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HindustanTimes Thu,23 Oct 2014

Gender bias is a massive problem in India: Jeffrey Archer

Mugdha Variyar, Hindustan Times  Mumbai, March 12, 2013
First Published: 02:04 IST(12/3/2013) | Last Updated: 02:07 IST(12/3/2013)

Author Jeffrey Archer, who was in the city on Monday to launch the third book in his five-part series The Clifton Chronicles, told Hindustan Times that a “massive problem” in India is that women are not treated as equals.

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“There is a massive problem [in India], and it is a terrible thing for any woman to not be treated as an equal. The instance [of the Delhi gang rape] is very terrible,” said Archer. “But I am very aware of the next generation of young women in this country being very self-confident and assured. Education is the key, and education not only of women, but also of 'stupid' men who think they are superior.”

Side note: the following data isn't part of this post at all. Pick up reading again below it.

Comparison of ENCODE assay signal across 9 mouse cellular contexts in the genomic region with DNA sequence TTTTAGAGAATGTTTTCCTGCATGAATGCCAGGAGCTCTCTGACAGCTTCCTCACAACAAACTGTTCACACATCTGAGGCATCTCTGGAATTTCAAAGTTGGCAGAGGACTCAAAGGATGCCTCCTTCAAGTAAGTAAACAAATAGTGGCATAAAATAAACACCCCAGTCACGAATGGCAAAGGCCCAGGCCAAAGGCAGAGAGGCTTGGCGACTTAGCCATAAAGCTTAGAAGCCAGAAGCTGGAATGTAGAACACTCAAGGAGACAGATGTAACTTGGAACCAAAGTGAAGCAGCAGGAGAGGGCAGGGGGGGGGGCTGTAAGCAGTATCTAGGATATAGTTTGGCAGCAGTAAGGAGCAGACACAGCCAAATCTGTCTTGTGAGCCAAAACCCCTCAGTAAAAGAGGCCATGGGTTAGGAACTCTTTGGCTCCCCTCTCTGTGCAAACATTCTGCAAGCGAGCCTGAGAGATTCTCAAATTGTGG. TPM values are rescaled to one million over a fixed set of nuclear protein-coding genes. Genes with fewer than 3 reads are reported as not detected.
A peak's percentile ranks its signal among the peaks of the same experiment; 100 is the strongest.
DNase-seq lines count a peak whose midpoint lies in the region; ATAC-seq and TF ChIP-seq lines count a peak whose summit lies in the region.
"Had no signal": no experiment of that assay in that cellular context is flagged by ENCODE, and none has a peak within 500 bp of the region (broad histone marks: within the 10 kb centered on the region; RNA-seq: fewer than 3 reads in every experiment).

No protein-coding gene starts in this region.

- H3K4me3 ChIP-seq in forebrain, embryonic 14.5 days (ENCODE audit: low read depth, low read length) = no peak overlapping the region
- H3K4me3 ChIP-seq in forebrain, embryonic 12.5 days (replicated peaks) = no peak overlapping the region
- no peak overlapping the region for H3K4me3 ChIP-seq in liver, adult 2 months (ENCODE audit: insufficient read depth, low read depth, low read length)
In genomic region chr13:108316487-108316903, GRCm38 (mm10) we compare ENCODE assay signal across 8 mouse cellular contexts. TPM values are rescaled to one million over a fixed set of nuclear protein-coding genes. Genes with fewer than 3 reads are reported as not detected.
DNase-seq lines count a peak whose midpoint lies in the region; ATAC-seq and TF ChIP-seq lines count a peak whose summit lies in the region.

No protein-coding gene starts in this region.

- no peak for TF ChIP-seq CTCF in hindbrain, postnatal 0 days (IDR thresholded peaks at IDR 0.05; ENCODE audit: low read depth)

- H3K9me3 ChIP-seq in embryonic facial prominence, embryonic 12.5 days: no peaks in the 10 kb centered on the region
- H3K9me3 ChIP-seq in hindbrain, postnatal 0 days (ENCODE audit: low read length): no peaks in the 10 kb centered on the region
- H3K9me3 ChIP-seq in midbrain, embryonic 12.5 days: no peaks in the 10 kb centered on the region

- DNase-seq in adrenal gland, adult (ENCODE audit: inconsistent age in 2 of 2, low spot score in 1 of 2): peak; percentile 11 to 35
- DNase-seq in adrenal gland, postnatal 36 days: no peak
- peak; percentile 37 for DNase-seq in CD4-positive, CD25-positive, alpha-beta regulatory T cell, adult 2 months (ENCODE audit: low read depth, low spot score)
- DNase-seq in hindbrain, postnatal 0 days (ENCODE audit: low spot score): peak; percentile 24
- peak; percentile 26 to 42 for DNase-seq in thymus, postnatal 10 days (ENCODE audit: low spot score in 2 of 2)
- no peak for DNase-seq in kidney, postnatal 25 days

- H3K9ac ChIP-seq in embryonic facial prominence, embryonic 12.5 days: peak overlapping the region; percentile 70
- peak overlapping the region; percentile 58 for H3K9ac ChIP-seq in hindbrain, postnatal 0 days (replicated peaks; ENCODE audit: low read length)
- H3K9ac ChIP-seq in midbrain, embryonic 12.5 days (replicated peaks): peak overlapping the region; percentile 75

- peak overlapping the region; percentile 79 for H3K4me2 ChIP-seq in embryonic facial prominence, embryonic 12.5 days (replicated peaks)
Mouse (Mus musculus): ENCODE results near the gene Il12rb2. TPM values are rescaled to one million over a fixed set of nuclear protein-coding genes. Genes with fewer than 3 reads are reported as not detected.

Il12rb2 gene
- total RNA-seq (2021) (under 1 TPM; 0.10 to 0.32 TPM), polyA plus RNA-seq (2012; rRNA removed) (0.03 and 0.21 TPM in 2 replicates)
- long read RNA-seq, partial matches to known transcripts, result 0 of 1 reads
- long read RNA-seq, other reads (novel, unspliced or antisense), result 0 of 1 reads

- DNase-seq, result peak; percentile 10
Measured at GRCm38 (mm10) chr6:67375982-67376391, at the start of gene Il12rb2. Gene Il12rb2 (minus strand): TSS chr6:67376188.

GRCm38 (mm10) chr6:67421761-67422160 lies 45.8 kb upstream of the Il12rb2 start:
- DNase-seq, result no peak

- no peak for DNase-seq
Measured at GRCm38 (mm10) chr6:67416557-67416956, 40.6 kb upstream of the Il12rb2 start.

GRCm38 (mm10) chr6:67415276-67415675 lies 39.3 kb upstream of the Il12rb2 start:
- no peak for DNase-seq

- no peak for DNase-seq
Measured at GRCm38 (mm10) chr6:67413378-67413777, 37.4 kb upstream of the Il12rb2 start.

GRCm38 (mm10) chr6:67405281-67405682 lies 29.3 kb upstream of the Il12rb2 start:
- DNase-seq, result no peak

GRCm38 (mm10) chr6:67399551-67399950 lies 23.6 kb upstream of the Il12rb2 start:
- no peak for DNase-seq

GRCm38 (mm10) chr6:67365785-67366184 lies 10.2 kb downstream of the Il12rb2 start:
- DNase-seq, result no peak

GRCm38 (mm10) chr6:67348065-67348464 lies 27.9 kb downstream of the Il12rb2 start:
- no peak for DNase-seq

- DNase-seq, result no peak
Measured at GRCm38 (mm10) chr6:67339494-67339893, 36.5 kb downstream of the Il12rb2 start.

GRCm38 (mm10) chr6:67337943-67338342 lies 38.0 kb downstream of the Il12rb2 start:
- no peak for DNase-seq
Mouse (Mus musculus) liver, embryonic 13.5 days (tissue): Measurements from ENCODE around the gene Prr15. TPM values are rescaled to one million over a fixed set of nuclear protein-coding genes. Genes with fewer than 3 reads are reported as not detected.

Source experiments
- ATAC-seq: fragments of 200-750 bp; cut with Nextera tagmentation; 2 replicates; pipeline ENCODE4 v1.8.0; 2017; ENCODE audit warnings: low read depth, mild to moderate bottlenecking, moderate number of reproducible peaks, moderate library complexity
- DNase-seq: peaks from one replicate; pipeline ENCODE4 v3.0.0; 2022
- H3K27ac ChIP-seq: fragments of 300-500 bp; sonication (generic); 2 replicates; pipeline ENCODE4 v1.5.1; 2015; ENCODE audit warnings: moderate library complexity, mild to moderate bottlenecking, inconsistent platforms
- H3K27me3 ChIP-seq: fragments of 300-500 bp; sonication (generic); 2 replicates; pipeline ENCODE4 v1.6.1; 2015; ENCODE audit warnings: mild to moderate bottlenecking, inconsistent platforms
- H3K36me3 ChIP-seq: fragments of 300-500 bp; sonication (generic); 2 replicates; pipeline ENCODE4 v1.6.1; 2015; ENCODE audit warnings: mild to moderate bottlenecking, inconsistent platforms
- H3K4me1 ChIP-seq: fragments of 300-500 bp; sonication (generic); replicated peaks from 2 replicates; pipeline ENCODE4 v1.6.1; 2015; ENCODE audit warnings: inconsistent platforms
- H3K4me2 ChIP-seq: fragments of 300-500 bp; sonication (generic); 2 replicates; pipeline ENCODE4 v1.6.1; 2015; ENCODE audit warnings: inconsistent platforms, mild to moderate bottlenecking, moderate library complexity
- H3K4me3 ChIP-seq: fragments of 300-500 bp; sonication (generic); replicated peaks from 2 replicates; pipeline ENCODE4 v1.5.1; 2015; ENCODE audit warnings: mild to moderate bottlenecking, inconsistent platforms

Archer, 72, said the gender bias existed to some degree in England as well.

“We still have people in England who treat women as inferior. You will never get rid of all of it. The mindset has to change over the years. We have had a woman Prime Minister and so has India,” he said.

Archer, whose books have been bestsellers in India, admitted he did not know why he was so popular here. “It is a complete mystery to me as to why, in India, I outsell everyone. In the rest of the world, I am fighting with two or three others [writers], but not in India. This is my country,” said Archer.

However, fans should not expect a novel about the country any time soon.

“I love this country and know this country, but I don’t have the confidence to write an Indian novel, though Indians fans always ask me to write one,” Archer said.

He added that he plans to write a set of short stories after completing the series and then work on a novel.

“I will continue writing for another 20 years,” he said.

Best Kept Secret is the third installment of The Clifton Chronicles, a quintology. The books revolve around the protagonist Harry Clifton’s life from 1920 to 2020.

Archer said the books are almost autobiographical.


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